The Ministry of Small Things

Photo by John Griswold



The interregnum of the seasons has arrived in the Midwest. Laurel leaves have fallen from their crowns, and snow and ice have yet to make diadems in the new reign. Big things are gloomy—the overcast sky, the dull landscape, the empty fields.

What rules now? Small, lively things. The fat squirrel that sits on my outdoor trash bin is a king looking for a way into the palace. Crows and Blue Jay argue like counselors in the tree outside my window. My indoor cat of fifteen years watches them regally then demands pets and treats before she retires upstairs to bask in the heat from a vent. On the bike trail, it is windy and about to rain, so no one is out but me and my forest cat, Newt, both of us free but choosing to spend time together warming his paws.

The day we reserve for thanks has passed, but good things still arrive daily, I believe, by work, circumstance, luck, and mystery. Human life on this planet tilting away from the sun often seems itself on the verge of another season. We may not know yet all we have suffered, let alone any of what we will. It is easy to feel small and alone. I am thankful for the constancy of small things.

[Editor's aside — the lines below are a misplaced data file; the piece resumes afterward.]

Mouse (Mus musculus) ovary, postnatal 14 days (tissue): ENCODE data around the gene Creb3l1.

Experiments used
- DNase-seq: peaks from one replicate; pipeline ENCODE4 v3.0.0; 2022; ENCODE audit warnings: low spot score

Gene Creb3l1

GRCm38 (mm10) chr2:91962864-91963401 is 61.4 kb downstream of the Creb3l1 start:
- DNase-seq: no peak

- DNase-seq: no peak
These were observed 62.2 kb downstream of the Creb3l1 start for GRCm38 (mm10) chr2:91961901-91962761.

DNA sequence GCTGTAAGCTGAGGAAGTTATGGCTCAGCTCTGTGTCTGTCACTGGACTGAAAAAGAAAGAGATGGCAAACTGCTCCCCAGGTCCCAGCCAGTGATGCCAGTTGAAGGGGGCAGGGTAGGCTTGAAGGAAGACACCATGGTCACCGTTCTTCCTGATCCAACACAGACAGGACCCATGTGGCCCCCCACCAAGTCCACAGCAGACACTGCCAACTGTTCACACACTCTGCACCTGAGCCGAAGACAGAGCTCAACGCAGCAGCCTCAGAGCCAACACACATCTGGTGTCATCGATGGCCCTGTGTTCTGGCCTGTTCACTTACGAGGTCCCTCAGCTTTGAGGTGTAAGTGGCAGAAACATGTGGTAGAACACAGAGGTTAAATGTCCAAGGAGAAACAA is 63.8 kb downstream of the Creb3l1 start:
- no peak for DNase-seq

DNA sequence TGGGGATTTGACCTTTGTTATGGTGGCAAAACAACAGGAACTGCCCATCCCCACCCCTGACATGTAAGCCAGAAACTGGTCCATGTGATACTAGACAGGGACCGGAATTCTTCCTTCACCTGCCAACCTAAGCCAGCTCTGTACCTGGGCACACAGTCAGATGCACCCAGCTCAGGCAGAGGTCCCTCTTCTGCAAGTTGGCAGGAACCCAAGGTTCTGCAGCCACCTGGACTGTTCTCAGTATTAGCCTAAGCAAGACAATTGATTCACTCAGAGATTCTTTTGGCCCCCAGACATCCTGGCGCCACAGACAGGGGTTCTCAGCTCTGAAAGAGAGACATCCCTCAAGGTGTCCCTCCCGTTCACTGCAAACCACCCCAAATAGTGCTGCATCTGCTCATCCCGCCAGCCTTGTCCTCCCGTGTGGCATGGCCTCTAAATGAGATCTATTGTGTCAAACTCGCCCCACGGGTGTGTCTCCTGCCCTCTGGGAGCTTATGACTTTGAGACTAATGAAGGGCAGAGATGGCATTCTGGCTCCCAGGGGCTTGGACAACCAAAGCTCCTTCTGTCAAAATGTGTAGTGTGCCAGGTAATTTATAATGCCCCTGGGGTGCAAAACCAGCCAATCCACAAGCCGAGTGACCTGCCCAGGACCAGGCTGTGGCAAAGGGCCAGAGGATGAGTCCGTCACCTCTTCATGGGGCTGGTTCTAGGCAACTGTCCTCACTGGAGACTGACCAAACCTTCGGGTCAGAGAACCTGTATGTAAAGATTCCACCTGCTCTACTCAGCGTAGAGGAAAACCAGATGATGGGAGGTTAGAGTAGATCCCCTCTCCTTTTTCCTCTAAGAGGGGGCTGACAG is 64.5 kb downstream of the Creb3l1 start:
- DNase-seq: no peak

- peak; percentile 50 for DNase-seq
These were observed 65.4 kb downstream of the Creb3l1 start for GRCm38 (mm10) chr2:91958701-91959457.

John Griswold

John Griswold is a staff writer at The Common Reader. His most recent book is a collection of essays, The Age of Clear Profit: Essays on Home and the Narrow Road (UGA Press 2022). His previous collection was Pirates You Don’t Know, and Other Adventures in the Examined Life. He has also published a novel, A Democracy of Ghosts, and a narrative nonfiction book, Herrin: The Brief History of an Infamous American City. He was the founding Series Editor of Crux, a literary nonfiction book series at University of Georgia Press. His work has been included and listed as notable in Best American anthologies.